This blog was titled "The Road to My Dissertation Defense" until I successfully defended my dissertation yesterday, but I am far from done. The purpose of this post to share my 3-day emotional ride before, during, and after the defense. For your reference, I defended on Friday, May 2nd from 10am to 12pm.
The Two Days Before
On Wednesday, my employer provided me the opportunity to practice my dissertation defense presentation with my colleagues. I started the day in a good and lighthearted mood. Because I was surrounded by supportive colleagues, the practice or "rehearsal" went well, and I left it feeling even more confident than when I started. The rest of the day on Wednesday went smoothly with little worry about the defense.
Thursday was a different story. Although I wasn't consciously worried about my defense, I didn't sleep well. I didn't think it was my nerves that prevented a good sleep. I thought it was more the weather, which was rainy and colder than average. It was more likely the pollen, which gets pretty bad around this time of year. Many people I knew in Iowa City and Cedar Rapids were suffering from colds and/or allergies. I thought a cold may dampen my defense, but it won't prevent me from defending well. I was determined to get a better night sleep. I feel asleep early and quickly.
Friday, 4am - 10am
Unfortunately for me, I woke up at 4am worrying more about my job than my dissertation defense. The atmosphere at my place of employment has been quite tense this week. I believe this is because the semester is winding down and the anxiety of the teachers and students feeds off on everyone else. Additionally, our department has been hosting big year-end events at least once a week. This drama will end with our last event on May 16.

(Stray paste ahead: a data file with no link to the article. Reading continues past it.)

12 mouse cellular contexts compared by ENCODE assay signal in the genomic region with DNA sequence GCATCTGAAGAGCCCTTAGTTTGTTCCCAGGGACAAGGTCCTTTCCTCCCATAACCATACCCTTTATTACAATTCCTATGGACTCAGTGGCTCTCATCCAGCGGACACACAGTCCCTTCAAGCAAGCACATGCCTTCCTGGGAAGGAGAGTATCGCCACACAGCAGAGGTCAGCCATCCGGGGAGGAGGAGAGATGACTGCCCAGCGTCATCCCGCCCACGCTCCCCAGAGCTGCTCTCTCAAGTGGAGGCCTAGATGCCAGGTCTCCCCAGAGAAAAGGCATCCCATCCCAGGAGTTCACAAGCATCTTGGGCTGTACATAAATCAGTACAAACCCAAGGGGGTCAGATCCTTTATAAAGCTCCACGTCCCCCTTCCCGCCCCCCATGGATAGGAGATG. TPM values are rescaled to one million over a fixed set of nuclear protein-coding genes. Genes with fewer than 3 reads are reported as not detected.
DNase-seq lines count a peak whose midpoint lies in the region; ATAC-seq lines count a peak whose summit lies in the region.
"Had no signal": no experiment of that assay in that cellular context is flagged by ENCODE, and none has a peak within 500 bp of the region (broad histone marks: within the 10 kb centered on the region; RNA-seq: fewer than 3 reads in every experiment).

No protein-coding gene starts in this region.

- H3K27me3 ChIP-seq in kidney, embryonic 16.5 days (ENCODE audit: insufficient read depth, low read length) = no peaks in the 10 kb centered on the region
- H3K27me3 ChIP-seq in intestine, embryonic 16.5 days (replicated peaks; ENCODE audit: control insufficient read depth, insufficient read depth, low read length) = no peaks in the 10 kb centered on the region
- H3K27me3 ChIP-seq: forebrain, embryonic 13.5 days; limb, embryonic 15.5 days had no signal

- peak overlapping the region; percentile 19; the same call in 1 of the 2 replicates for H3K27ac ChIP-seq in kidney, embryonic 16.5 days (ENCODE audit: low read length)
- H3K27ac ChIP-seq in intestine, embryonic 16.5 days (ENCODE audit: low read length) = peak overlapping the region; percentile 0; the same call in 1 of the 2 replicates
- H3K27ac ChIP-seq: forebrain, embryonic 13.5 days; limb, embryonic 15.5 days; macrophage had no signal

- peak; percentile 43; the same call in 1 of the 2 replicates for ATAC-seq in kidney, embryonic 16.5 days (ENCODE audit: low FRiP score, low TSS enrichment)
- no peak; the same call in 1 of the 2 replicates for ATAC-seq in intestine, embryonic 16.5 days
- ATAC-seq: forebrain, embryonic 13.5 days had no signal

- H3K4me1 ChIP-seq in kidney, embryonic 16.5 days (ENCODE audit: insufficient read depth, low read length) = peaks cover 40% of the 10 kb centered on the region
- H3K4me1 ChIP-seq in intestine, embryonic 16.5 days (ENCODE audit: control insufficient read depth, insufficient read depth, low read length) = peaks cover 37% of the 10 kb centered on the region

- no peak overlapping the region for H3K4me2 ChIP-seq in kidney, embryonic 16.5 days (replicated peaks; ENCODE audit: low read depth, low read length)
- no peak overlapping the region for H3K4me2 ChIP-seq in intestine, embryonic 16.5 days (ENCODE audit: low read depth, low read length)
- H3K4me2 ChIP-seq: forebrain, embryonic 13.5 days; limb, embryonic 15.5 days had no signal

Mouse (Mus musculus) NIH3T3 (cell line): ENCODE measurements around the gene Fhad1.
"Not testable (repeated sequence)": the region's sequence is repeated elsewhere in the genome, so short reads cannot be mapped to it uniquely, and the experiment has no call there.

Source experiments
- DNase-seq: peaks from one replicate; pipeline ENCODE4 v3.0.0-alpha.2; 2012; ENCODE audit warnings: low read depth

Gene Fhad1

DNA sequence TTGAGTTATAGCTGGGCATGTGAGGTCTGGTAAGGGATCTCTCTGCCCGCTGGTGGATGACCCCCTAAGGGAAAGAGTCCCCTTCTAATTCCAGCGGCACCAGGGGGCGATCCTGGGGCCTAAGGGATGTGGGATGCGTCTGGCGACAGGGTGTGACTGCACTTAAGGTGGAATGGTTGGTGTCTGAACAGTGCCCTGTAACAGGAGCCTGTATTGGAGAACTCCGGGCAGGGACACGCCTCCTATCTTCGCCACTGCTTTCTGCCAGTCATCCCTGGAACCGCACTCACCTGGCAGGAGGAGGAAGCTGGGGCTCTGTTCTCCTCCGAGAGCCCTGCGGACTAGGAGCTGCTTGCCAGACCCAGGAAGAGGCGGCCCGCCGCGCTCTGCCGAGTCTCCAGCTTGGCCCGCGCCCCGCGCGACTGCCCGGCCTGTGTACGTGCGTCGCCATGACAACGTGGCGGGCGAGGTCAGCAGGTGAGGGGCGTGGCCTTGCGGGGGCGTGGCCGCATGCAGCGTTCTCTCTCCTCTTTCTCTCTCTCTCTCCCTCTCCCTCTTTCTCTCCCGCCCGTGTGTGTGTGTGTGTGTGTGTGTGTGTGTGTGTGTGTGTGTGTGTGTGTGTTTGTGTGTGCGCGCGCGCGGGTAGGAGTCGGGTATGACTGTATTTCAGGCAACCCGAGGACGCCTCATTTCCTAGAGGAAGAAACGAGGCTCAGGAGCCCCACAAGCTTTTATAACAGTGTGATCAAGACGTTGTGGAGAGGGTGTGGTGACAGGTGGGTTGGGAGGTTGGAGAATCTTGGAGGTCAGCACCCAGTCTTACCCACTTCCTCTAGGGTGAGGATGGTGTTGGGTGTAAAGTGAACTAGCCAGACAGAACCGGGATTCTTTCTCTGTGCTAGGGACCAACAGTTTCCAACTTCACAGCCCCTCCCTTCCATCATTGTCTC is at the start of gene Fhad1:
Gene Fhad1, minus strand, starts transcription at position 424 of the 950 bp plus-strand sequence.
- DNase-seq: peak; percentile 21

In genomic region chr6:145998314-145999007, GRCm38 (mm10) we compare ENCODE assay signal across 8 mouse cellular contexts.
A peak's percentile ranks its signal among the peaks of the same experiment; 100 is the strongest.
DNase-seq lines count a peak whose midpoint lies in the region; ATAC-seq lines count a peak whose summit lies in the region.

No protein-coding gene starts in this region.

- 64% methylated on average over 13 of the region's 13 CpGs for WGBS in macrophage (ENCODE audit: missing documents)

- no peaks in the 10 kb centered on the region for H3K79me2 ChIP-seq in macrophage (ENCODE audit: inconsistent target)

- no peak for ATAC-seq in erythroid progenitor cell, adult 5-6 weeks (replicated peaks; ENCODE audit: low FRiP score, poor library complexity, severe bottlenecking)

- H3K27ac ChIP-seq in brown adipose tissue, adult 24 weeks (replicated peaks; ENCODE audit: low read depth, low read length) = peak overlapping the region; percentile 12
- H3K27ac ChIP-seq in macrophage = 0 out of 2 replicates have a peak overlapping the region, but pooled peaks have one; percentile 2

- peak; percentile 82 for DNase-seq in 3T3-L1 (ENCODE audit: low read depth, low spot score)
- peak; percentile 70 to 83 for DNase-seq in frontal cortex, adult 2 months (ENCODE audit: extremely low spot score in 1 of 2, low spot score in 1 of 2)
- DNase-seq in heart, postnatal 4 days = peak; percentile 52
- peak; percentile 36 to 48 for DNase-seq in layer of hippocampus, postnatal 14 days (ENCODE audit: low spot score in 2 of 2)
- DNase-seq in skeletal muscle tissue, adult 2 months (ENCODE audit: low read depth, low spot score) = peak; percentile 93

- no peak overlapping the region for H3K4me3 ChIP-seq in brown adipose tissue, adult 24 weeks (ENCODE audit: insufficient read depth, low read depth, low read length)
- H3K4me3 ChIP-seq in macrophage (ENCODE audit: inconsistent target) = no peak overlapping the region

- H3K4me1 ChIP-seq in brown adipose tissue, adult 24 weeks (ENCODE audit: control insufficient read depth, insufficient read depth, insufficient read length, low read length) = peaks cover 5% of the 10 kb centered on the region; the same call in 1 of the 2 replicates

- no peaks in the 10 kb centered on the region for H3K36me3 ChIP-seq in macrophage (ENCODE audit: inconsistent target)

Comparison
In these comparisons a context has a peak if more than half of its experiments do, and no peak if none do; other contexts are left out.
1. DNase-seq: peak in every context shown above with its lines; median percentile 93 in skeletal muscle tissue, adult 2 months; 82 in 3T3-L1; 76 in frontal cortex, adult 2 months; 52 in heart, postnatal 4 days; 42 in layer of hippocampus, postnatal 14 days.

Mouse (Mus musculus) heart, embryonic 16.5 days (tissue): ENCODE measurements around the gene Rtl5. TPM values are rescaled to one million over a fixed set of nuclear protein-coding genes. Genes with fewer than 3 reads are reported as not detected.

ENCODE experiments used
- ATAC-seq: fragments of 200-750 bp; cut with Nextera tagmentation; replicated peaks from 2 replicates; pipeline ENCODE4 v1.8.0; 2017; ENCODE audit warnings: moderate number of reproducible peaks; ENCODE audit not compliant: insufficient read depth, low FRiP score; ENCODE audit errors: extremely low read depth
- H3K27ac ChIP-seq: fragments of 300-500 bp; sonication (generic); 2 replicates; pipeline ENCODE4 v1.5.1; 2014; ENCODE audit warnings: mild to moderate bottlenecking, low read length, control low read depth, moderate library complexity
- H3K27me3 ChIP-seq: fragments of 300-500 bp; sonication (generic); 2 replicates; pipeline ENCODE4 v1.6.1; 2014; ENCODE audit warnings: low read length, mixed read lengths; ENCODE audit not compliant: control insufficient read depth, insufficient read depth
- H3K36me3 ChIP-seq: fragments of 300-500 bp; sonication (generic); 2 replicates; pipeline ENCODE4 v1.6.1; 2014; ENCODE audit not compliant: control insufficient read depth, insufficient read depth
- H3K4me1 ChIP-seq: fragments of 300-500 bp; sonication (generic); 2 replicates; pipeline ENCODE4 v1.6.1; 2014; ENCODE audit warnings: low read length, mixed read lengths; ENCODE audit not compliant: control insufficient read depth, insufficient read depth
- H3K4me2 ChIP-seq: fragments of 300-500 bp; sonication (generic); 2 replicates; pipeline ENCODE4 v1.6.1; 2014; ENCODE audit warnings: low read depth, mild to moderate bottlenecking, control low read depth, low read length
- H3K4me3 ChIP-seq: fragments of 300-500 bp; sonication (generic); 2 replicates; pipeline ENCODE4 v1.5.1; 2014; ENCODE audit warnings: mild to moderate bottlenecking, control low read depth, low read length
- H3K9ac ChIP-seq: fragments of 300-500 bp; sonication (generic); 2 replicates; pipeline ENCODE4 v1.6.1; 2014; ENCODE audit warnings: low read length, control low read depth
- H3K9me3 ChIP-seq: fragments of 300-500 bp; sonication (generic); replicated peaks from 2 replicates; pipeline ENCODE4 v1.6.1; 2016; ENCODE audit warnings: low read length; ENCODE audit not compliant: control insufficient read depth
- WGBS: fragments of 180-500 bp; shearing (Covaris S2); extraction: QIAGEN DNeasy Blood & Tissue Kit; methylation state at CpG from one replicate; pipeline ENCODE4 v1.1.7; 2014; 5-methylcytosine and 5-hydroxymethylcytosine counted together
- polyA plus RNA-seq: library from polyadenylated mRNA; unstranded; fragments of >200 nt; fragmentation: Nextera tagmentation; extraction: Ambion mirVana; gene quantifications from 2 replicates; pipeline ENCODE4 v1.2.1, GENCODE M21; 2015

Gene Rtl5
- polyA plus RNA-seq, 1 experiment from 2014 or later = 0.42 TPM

Sometime between 5:00 and 6:30, I managed to get a little bit of sleep. I only realized this when I woke from dreaming. My dreams were not anxiety dreams, which resembled The Grand Budapest Hotel, so I was sleepily entertained.
I officially awoke at 6:30. My anxiety probably made me feel more alert than the previous morning. The anxiety was most about the unknown as I had no idea what was coming, and I did not bother anticipating any of the committee's questions. As the time drew closer to 10am, my anxiety turned into excitement as in "I'm finally getting this done" and to borrow from Phil Collins, "I've been waiting for this moment for all my life..in Iowa City."
Listening to Chris Joss' album You've Been Spiked, I calmly drove to the university with under an hour left. I got a good parking spot in the parking garage, and I had plenty of time to make sure my paperwork was in order, to buy some bottled water for the committee, and to set up the room including food, drink, and technology. I was thankful that several of my colleagues attended to support my defense. Their presence made it easier, especially when I saw nodding, which I think meant I was answering appropriately.